The Charity of Night

( 2 )

Editorial Reviews

All Music Guide - Rob Caldwell
At once a departure and a return, The Charity of Night represents a change from the folk rock stylings of his previous two albums, having more in common with earlier jazz-inflected works such as Night Vision. Shades of light and shadow play through the album's theme of reflection and memory: Cockburn recalls many events of his past, taking stock and coming to grips with them. It's a very cohesive album in subject, with only the anti-land mine "Mines of Mozambique" seeming out of place (though it's a worthwhile song on its own). The centerpiece of the album is the title song, a realization that facing the past can be more difficult when memories are exposed in the cold hard...
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Editorial Reviews

All Music Guide - Rob Caldwell
At once a departure and a return, The Charity of Night represents a change from the folk rock stylings of his previous two albums, having more in common with earlier jazz-inflected works such as Night Vision. Shades of light and shadow play through the album's theme of reflection and memory: Cockburn recalls many events of his past, taking stock and coming to grips with them. It's a very cohesive album in subject, with only the anti-land mine "Mines of Mozambique" seeming out of place (though it's a worthwhile song on its own). The centerpiece of the album is the title song, a realization that facing the past can be more difficult when memories are exposed in the cold hard light of day, but the refuge and peace darkness can provide is "the charity of night." In fact, most of the album's events happen at night and this theme is echoed in the haunting booklet artwork by Bill Sienkiewicz, graphic novel illustrator for comics such as The Sandman. Musically the sound is very organic, with solid bass and drums provided by Rob Wasserman and Gary Craig. Guest Gary Burton provides shimmering vibraphone on three of the cuts, adding to the jazz texture. Other guests include Bonnie Raitt, Ani DiFranco, Jonatha Brooke, and Patty Larkin. The album culminates with "Strange Waters," a summation of Cockburn's life-long spiritual search, where he asks the question "if I loose my grip, will I take flight?" Acclaimed by fans and critics alike, this album is an essential part of the Cockburn catalog.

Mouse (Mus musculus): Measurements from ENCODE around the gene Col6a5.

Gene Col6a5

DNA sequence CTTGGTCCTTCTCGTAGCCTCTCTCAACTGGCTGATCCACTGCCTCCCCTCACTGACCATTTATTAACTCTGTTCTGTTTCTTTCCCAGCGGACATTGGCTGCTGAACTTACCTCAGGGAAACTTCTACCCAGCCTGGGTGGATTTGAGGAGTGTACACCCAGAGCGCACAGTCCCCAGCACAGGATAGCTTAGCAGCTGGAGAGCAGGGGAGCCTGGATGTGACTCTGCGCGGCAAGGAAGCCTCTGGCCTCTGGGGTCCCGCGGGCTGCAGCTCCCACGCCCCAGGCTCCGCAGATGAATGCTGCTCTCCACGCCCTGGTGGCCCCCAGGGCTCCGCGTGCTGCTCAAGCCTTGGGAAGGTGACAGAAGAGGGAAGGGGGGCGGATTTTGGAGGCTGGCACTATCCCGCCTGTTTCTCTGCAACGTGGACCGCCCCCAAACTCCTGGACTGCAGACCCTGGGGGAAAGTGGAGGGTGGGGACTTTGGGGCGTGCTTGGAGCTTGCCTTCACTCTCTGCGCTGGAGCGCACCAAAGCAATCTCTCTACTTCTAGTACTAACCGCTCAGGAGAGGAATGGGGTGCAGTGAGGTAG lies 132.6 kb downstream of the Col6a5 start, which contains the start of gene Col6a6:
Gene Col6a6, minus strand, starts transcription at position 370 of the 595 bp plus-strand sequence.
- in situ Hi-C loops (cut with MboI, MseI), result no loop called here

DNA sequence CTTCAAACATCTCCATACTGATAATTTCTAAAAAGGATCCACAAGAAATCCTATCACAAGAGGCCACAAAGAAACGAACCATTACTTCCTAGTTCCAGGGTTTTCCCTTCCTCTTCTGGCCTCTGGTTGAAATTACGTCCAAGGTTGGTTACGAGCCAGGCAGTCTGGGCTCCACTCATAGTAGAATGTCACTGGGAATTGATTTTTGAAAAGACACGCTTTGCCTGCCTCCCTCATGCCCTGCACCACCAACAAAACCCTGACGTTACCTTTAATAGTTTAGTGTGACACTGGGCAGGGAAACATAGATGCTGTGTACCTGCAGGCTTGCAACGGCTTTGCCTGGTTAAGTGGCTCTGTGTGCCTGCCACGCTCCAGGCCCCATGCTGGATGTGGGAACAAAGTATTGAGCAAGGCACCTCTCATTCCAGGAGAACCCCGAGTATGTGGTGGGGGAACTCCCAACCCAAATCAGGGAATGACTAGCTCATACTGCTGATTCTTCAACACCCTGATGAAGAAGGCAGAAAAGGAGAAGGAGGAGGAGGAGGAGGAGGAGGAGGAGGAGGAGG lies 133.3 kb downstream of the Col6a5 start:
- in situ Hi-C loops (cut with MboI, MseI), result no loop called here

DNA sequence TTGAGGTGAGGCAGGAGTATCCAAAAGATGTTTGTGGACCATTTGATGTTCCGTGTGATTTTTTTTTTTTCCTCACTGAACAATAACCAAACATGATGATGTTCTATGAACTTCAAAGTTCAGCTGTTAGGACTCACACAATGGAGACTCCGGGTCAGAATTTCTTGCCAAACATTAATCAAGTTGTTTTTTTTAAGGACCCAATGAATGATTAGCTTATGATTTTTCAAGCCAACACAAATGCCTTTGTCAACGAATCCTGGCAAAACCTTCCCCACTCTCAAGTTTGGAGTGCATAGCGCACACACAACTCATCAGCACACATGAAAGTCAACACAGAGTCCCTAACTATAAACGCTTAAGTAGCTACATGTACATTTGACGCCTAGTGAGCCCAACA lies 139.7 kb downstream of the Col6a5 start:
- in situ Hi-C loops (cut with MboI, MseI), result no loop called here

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Product Details

  • Release Date: 7/10/2007
  • Label: Rounder / Umgd
  • UPC: 011661326620
  • Catalog Number: 613266

Album Credits

Performance Credits
Bruce Cockburn Primary Artist, Acoustic Guitar, Dobro, Guitar, Electric Guitar, Vocals, Guitar (Resonator), Resophonic Banjo
Patty Larkin Background Vocals, Harmony, Vocal Harmony
Bonnie Raitt Slide Guitar
Bob Weir Harmony, Vocal Harmony
Gary Burton Vibes
Rob Wasserman Bass
Maria Muldaur Harmony, Vocal Harmony
Ani DiFranco Background Vocals
Jonatha Brooke Background Vocals, Harmony, Vocal Harmony
Gary Craig Percussion, Drums, Tambourine
Colin Linden Mandolin
Joe Macerollo Accordion
Janice Powers Keyboards
Technical Credits
Bruce Cockburn Producer
Jonatha Brooke Arranger
Colin Linden Producer, Engineer
Stephen Marcussen Mastering
John Whynot Engineer
Jane Macaulay Contributor, translation
Marcel Moussette Contributor, translation
William Sienkiewicz Illustrations
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Customer Reviews

Average Rating 5
( 2 )
Rating Distribution

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Sort by: Showing all of 2 Customer Reviews
  • Anonymous

    Posted October 1, 2010

    Cockburn Sees Reality

    Cockburn pulls no punches. Cynical lyrics drawn from a photojournalist's eye of birth, love, death, and rebirth. He treads the dusty roads of rural lands and then layers beautiful taut wisps of music down. This is art. It touches everywhere.

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  • Anonymous

    Posted October 1, 2010

    recent discovery

    There's no catagory I can classify Bruce into. I've tried with the likes of Chapin, Cohen, Springsteen, Dylan, Cash and all the other good old boys with something to say.

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Sort by: Showing all of 2 Customer Reviews